• cb says:

        six degrees of separation ………..

        this site to Yellen is probably less ………

  3. Broker Dan says:

    Another part of the treasury plan is to tax US based companies on foreign profits?

    Did I read that correctly? Is that an incentive to bring manufacturing or other ops back domestically??

    • Wolf Richter says:

      There are several tax reforms in this proposal that would undo incentives to import and would encourage exports. That’s my understanding. It’s not just one item.

      • Broker Dan says:

        I’m kinda shocked by it…

      • Panamabob says:

        The horse was “let” out of the barn starting in the 70’s with tax changes favoring corporation outsourcing and able to deduct foreign taxes paid from US liability, including bribes. Also Nixon opened the door to China. A bit of help was also supplied in the outsourcing game with the aid of CIA’s involvement overseas to mold governments for corporate interests, some of the ops were really bloody. This has escaladed for years with ops like NAFTA and abolishing Glass Steagall, and continued tax changes thanks to lobbyists and the cooperation of our Congress.
        To think those players are going to wrestle that fat horse back to it’s barn is a fairy tail. I’m afraid that our situation will get much worse before the masses will assemble to get the ship righted and the horse back in the barn.

        • Panamabob says:

          I have to add one more thing, my “much worse” goes to the fact the our Nation is more divided than ever due to the polarization of our people. We are being divided and conquered in the present time by our leaders, by design or some other reason beyond my ability to see. Only unity can prevail against our common enemy or we will all march to a road to serfdom, maybe not me at 72 but my offspring.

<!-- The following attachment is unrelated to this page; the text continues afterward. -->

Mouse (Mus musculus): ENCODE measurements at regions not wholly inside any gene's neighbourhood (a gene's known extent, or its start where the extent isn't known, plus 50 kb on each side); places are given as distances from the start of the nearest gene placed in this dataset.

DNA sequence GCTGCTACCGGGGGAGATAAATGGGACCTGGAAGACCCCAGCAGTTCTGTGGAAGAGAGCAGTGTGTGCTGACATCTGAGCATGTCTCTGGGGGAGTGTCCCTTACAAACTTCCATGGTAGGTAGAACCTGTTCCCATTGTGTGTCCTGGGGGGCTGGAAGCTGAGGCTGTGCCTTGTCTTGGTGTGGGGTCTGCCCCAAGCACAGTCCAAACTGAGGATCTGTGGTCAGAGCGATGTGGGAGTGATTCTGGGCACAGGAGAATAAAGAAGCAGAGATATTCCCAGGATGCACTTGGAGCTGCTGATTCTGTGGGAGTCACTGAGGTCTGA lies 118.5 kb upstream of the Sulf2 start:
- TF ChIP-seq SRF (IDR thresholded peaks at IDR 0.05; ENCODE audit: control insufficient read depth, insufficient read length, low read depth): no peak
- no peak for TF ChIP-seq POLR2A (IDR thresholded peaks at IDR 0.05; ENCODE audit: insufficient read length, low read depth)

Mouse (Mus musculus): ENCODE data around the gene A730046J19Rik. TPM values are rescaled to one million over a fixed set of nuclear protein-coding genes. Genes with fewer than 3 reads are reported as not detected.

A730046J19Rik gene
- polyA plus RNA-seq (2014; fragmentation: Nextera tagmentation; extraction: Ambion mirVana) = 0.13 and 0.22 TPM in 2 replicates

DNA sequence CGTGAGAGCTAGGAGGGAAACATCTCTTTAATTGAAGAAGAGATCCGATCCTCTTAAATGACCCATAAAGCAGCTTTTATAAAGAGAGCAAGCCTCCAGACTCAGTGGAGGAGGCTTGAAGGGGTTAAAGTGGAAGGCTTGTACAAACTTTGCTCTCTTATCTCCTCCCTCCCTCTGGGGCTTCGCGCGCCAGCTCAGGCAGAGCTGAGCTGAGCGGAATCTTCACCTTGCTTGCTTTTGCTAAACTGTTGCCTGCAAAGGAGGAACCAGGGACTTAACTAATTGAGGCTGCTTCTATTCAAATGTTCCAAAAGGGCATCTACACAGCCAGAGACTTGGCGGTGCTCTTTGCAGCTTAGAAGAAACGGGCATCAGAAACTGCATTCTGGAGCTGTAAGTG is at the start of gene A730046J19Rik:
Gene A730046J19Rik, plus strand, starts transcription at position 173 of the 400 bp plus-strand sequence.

• MiTurn says:

          Panamabob, I agree about the division in our country. It seems contrived.

        • VintageVNvet says:

          The current playbook aimed at destruction of USA is directly out of the manifesto, or whatever it was/is called that was widely disseminated after WW2 and Korea.
          We got tons of it labeled as ”communist propaganda” starting in high school in the 50s in order to ensure that we knew the intentions, policies, and practices, divide and conquer being the most basic,, meant to take over the USA by the ”reds.” And, thus, what we were supposed to prepare to resist.
          Some will say/add that the global oligarchy, nominally completely against any ”ism” other than capitalism, saw how close to world domination a couple of smaller countries came in WW2, and actually helped to move as much as possible of the industrial/manufacturing/resource extraction AWAY from USA, the thinking being that IF USA kept the extreme, almost total, global manufacturing dominance that existed at the end of WW2, it would be relatively easy for USA to do what Germany and Japan failed to do.
          They likely based that analysis on the rise of ”populist” / ”nationalist” politicians in USA, another more recent example of that potential just experienced, but Huey Long and similar were at it in the 1930s, and others before and since seem to prove the point, or at least provide a lot of support for the theory.
          Will those same global oligarchs ”allow” USA to continue as it is currently???
          Wish I knew the answer to that question to advise the offspring, that’s far shore!

        • lenert says:

          It’s gone to heck in a straight line from the Powell memo to the waste lagoons.

        • Mira says:

          My sons Peter & Joseph each purchased a bench top water purifiers online from China = approx. AU$80 each.
          To purchase the exact same product from the US = AU$260 odd each.
          The US is making good mark-up money.
          Great article ✔

  4. Kaleberg says: